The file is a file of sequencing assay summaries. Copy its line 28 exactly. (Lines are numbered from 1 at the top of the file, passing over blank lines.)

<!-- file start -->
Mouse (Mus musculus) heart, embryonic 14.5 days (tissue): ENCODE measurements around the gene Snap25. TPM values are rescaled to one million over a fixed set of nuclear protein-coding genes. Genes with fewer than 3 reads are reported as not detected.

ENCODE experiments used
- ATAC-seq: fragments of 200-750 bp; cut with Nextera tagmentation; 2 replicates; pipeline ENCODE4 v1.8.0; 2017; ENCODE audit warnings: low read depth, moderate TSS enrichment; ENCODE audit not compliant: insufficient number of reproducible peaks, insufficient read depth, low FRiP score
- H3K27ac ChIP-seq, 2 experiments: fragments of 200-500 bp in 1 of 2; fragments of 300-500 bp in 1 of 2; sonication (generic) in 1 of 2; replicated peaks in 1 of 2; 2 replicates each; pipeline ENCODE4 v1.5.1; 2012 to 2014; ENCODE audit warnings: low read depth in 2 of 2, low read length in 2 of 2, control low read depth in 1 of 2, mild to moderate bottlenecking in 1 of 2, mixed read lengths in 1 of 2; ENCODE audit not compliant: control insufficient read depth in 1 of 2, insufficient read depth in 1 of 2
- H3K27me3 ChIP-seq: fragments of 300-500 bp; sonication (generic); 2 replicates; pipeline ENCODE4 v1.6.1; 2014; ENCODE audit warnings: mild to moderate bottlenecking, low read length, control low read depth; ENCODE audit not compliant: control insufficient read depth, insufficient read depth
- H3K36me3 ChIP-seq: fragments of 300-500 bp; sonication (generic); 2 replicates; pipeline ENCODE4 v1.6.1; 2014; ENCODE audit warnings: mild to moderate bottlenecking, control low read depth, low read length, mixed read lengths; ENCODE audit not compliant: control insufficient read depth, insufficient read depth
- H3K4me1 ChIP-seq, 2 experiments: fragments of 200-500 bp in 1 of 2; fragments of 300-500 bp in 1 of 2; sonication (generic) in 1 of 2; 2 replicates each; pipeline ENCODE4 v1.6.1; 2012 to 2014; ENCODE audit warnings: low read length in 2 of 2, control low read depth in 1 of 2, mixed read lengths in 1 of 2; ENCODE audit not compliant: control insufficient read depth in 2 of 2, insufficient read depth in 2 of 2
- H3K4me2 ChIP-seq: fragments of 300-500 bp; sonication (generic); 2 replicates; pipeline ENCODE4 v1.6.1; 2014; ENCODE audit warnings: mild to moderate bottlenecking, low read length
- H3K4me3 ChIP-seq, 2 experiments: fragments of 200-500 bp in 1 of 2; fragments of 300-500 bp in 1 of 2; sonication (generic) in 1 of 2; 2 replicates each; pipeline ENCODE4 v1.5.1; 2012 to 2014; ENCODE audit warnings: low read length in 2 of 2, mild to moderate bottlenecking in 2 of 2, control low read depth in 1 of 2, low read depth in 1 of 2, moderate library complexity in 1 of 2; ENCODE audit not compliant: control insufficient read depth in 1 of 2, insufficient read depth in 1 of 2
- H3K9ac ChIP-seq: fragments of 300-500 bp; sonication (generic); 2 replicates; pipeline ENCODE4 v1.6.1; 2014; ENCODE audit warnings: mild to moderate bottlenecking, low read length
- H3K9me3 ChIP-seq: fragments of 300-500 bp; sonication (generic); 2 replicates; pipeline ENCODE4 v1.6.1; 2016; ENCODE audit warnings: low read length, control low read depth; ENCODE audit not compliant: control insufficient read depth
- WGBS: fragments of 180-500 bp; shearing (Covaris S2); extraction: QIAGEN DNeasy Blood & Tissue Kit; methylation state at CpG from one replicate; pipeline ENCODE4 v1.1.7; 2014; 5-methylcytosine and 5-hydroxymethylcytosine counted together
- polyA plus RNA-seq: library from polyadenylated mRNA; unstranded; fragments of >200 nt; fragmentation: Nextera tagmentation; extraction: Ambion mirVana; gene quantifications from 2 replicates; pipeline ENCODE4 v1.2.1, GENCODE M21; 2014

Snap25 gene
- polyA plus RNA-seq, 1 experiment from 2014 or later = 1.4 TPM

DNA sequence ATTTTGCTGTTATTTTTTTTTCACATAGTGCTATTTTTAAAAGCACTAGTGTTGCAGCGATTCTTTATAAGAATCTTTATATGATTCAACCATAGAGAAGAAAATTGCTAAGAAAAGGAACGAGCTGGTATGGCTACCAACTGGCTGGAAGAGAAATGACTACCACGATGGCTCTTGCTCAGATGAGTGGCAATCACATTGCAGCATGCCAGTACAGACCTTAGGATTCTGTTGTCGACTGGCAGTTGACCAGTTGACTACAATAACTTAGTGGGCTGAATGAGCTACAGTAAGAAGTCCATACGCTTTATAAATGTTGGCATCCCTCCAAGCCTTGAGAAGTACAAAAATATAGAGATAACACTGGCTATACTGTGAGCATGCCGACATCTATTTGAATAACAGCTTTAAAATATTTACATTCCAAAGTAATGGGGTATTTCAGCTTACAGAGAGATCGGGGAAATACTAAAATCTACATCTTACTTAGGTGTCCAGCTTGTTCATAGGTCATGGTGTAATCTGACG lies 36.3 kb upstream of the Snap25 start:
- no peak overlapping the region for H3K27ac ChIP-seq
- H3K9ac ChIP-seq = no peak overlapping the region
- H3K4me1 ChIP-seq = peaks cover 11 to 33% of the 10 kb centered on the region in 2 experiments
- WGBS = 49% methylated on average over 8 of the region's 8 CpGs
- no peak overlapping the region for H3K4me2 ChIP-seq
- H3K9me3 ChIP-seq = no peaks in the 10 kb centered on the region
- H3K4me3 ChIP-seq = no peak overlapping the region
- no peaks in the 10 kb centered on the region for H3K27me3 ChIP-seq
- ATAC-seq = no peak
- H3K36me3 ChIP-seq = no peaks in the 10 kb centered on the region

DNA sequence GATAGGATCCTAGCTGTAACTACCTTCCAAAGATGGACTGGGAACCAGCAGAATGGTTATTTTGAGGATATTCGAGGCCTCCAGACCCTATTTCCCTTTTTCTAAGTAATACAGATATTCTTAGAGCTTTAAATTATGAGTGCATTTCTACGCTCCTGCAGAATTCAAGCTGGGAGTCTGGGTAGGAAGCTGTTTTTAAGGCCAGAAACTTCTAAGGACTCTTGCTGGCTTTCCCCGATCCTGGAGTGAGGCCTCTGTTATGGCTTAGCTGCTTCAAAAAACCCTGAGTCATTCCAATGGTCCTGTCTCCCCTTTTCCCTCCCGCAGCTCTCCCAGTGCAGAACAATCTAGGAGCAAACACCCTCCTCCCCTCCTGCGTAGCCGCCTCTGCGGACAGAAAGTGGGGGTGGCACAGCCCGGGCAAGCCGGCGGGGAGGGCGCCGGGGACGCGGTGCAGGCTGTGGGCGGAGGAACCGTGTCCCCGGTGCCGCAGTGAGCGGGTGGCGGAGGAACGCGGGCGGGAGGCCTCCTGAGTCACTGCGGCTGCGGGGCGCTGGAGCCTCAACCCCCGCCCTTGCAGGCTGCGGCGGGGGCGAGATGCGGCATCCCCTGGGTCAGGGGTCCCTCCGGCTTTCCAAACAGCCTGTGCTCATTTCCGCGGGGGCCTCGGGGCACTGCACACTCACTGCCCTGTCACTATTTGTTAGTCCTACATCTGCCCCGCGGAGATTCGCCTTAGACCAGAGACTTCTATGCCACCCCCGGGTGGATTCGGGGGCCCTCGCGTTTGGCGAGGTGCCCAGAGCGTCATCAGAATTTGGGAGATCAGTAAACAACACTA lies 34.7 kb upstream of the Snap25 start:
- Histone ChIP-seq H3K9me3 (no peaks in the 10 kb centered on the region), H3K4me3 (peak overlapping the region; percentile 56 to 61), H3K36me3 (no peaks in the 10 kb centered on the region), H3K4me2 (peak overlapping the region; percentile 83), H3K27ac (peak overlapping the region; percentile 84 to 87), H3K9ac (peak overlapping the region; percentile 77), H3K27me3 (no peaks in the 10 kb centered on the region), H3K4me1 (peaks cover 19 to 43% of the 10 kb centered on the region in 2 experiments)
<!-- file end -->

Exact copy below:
- Histone ChIP-seq H3K9me3 (no peaks in the 10 kb centered on the region), H3K4me3 (peak overlapping the region; percentile 56 to 61), H3K36me3 (no peaks in the 10 kb centered on the region), H3K4me2 (peak overlapping the region; percentile 83), H3K27ac (peak overlapping the region; percentile 84 to 87), H3K9ac (peak overlapping the region; percentile 77), H3K27me3 (no peaks in the 10 kb centered on the region), H3K4me1 (peaks cover 19 to 43% of the 10 kb centered on the region in 2 experiments)